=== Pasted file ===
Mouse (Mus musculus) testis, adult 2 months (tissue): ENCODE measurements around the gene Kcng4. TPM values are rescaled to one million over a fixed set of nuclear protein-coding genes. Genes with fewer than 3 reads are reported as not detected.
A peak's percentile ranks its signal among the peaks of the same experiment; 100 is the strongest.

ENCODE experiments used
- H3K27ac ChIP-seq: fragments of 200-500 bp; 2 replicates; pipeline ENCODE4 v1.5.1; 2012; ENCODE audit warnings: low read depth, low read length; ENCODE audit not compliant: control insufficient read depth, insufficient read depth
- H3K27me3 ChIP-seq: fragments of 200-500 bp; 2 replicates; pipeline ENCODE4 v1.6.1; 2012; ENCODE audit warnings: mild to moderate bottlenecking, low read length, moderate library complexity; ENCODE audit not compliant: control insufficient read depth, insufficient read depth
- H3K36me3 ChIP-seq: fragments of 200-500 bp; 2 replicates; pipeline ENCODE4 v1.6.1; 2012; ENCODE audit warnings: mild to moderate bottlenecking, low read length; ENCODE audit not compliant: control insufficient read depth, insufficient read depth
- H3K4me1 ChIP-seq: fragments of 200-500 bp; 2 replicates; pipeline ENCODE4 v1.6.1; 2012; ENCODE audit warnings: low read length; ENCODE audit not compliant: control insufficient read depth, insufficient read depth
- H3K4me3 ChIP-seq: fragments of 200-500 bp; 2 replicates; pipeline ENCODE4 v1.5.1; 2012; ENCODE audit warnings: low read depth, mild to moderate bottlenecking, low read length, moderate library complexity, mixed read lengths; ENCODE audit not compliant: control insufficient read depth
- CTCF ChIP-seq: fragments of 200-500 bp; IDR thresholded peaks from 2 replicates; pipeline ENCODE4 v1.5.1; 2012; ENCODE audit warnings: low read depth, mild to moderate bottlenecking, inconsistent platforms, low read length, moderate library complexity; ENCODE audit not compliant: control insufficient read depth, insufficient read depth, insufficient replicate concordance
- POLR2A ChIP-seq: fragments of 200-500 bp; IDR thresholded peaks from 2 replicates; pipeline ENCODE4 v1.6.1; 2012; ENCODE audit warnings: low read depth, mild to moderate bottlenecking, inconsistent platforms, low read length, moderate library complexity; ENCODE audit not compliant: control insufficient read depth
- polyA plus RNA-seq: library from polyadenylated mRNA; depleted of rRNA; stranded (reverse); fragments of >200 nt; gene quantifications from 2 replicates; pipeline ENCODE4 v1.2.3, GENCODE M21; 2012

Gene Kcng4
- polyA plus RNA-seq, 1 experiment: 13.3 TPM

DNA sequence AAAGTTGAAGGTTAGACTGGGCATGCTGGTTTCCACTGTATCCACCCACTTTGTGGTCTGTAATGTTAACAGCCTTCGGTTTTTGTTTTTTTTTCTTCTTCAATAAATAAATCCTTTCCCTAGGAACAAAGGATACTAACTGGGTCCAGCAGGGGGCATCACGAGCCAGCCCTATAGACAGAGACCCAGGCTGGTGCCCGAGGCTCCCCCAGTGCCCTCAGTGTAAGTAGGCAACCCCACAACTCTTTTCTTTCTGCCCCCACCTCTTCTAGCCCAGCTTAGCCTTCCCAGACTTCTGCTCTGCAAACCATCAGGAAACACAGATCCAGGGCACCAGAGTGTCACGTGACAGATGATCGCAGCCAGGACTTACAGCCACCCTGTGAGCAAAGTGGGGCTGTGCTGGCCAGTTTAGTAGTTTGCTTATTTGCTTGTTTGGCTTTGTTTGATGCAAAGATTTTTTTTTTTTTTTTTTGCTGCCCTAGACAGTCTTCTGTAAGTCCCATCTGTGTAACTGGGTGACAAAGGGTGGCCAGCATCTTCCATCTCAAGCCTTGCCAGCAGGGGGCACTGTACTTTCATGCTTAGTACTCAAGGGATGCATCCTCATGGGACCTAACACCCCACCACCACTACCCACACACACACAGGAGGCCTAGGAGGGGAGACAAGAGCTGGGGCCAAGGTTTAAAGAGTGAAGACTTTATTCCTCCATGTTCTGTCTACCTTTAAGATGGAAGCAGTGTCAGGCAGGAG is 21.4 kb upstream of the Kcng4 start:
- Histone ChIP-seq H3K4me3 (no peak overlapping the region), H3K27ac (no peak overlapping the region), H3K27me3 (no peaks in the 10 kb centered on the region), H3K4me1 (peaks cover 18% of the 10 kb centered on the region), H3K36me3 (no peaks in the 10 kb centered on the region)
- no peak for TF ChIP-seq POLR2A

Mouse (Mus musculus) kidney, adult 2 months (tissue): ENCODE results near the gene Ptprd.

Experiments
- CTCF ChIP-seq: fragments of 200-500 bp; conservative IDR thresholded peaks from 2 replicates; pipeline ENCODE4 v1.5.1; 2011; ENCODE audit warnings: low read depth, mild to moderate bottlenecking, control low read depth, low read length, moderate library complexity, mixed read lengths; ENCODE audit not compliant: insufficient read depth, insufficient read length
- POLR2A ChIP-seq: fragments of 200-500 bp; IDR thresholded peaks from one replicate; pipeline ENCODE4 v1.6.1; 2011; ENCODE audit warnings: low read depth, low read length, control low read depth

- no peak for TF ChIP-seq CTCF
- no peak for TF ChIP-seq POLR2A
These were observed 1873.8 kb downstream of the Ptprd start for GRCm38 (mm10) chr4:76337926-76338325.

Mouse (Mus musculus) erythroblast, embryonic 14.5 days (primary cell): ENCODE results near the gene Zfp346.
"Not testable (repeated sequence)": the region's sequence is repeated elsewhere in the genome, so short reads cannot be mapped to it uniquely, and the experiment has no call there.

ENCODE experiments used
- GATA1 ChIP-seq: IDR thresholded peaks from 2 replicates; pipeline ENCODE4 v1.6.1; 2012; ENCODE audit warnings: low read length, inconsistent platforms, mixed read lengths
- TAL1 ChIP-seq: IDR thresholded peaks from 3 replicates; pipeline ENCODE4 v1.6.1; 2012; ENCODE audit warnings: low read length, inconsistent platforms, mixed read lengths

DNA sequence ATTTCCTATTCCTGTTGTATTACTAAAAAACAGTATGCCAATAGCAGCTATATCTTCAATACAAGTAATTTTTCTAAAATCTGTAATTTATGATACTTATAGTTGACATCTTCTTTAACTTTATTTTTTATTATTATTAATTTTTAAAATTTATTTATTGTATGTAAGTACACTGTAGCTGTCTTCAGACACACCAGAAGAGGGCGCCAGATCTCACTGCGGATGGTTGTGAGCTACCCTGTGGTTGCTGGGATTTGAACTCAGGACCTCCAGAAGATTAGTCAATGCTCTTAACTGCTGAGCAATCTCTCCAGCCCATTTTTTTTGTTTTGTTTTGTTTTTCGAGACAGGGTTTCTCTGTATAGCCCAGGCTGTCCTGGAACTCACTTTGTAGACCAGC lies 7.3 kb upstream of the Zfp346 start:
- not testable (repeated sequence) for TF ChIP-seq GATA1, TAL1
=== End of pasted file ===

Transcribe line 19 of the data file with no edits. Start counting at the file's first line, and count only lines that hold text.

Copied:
- CTCF ChIP-seq: fragments of 200-500 bp; conservative IDR thresholded peaks from 2 replicates; pipeline ENCODE4 v1.5.1; 2011; ENCODE audit warnings: low read depth, mild to moderate bottlenecking, control low read depth, low read length, moderate library complexity, mixed read lengths; ENCODE audit not compliant: insufficient read depth, insufficient read length